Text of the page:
Which Companies Won or Lost Your Affection During Pandemic?



Did any particular company win your affections during the pandemic? What shops might you have fallen in or out of love with? Who performed admirably under challenging circumstances? Who stunk the joint up?

Since lockdown began ~March 2020, I have been observing relationships between consumers and companies.

After all, companies are managed by people, and people occasionally have lapses in judgment. Every now and again, a company is blind to its relationship with its customers and stumbles. How they respond when these errors are pointed out says a lot about its management team, and how they think about their relationship with the people who keep them in business.

There were some broad policy changes and corporate behaviors that altered how some companies interacted with their customers (and society). I wonder how much this has impacted whether or not some customers want to vote with their dollars to encourage that company to keep doing what they are doing — or not. Note I am not discussing a single slight to any one person (What is more tone-deaf than a celeb whining on Twitter about flight delays to airline Twitter accounts?)

Where are people “feeling the love” – or not?

The pandemic has created very specific winners and losers – but I suspect we have yet to realize the long-term effects of how sentiment might have shifted over time.

A few companies that stood out; here are my  subjective observations:

Delta: Travel (and espeically airlines) were among the first companies to get hit by lockdowns. Airline had few options, but I greatly appreciate how some – in particular Delta – responded: Their CEO emailed travelers that COVID cancelled flights would be refunded or you could choose to receive a credit in perpetuity (this was greatly appreciated). Frequent flyer miles would continue indefinitely; your flight status (Silver Medallion!) would be rolled over (meaning you wouldn’t be penalized for any lack of flying in 2020).

It was just smart customer relations by $DAL, and I will remember that the next time I have to book a flight.

Starbucks: I am a long-time consumer of Starbucks coffee (and their breakfasts). When we moved offices a few years ago from the Park Ave South region over to the Bryant Park, I had to shift my local Starbucks.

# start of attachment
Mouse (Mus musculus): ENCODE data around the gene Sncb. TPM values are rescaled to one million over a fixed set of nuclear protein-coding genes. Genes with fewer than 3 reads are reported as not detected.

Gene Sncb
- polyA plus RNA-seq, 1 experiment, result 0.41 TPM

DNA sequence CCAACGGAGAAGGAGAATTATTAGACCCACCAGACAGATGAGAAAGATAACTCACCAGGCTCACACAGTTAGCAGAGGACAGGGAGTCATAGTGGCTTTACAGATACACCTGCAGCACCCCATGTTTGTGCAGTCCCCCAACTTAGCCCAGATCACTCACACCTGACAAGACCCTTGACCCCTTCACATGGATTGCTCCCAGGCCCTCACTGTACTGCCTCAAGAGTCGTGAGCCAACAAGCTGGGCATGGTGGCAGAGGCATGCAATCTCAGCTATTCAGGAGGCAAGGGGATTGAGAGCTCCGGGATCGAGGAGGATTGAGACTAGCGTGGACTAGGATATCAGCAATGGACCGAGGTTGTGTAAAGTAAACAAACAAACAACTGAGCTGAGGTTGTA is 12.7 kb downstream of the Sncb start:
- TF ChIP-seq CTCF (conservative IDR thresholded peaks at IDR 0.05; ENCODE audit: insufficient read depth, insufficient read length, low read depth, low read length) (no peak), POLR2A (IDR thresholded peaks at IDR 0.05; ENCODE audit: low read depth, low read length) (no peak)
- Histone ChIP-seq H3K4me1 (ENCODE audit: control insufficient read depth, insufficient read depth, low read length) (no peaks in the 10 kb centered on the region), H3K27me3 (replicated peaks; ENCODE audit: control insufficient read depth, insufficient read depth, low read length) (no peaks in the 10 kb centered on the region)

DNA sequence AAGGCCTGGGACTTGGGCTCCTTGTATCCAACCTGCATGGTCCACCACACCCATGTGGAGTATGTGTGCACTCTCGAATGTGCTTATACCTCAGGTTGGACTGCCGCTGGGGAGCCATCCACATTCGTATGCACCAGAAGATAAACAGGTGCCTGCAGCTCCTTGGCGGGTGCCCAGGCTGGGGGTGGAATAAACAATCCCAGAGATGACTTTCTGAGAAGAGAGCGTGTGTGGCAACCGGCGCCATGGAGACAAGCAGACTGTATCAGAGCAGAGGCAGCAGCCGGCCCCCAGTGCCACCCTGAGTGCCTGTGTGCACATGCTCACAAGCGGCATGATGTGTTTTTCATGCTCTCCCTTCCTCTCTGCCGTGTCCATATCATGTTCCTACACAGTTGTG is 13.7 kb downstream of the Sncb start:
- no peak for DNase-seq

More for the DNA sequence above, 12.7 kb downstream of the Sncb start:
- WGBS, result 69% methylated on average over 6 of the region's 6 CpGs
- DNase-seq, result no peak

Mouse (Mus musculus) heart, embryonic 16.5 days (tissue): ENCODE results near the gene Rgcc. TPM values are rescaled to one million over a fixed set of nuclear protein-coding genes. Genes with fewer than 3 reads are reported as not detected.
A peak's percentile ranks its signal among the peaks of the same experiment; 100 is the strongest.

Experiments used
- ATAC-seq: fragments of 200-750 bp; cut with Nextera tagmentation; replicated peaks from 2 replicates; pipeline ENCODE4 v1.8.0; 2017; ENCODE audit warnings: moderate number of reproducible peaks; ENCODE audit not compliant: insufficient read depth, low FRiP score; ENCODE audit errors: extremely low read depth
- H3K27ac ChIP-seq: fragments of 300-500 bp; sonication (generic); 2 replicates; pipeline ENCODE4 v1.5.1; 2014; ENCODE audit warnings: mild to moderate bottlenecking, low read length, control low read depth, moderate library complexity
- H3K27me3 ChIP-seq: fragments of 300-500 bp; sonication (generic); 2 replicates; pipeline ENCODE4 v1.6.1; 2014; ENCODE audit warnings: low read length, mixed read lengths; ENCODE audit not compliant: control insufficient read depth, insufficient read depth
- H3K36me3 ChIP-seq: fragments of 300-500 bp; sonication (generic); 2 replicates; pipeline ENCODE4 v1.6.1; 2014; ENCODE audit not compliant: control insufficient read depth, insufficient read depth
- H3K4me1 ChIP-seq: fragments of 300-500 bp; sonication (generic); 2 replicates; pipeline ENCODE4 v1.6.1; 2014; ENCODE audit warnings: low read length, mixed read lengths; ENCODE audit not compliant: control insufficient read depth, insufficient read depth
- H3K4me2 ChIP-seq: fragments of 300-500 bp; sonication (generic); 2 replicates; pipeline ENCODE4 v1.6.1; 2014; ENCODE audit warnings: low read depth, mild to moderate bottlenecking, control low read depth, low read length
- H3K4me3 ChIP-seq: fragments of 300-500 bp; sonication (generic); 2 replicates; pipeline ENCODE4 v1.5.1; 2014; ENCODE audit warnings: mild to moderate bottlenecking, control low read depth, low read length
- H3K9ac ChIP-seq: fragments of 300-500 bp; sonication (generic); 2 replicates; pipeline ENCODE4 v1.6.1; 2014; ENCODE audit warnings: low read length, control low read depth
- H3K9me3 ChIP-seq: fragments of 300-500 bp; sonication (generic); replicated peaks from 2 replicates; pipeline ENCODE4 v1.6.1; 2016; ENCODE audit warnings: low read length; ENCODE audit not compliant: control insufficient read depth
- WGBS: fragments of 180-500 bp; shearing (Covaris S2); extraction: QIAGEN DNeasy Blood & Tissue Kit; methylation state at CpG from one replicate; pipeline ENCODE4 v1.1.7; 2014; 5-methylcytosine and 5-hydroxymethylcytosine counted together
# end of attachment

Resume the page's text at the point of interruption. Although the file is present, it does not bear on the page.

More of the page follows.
What a difference 3 blocks makes: It always took longer to get an order, even pre-ordering with the app. My favorite breakfast (egg whites / turkey bacon on English muffin) was out of stock four of five days; it’s amazing the difference service and competency a few avenues made. I share that to let you know I was primed pre-pandemic to be disappointed by $SBUX

A few articles about how successful the company was with their app and gift cards and how much money their customers had lent to them (note: this was old news) kind of piqued my curiosity. Rather than being grateful for free capital, Starbucks kicked off the pandemic by telling app users their Starbucks points (which had already become much chintzier than they once were) were soon expiring. What a thoughtless way to respond to the pandemic! It was the last straw for me, and – Adios muchachos! – I deleted my Starbucks app.

The company has gradually moved away from what made them so successful in the first place. I am not angry, its more of a disappointed shrug. As my buddy Todd Harrison always points out, the opposite of Love is not Hate, its indifference. And that is how I now feel about them.

I’m not suggesting anyone boycott Starbucks, I’ll still go, just far less frequently than I used to. They no longer give me the warm fuzzies they once did.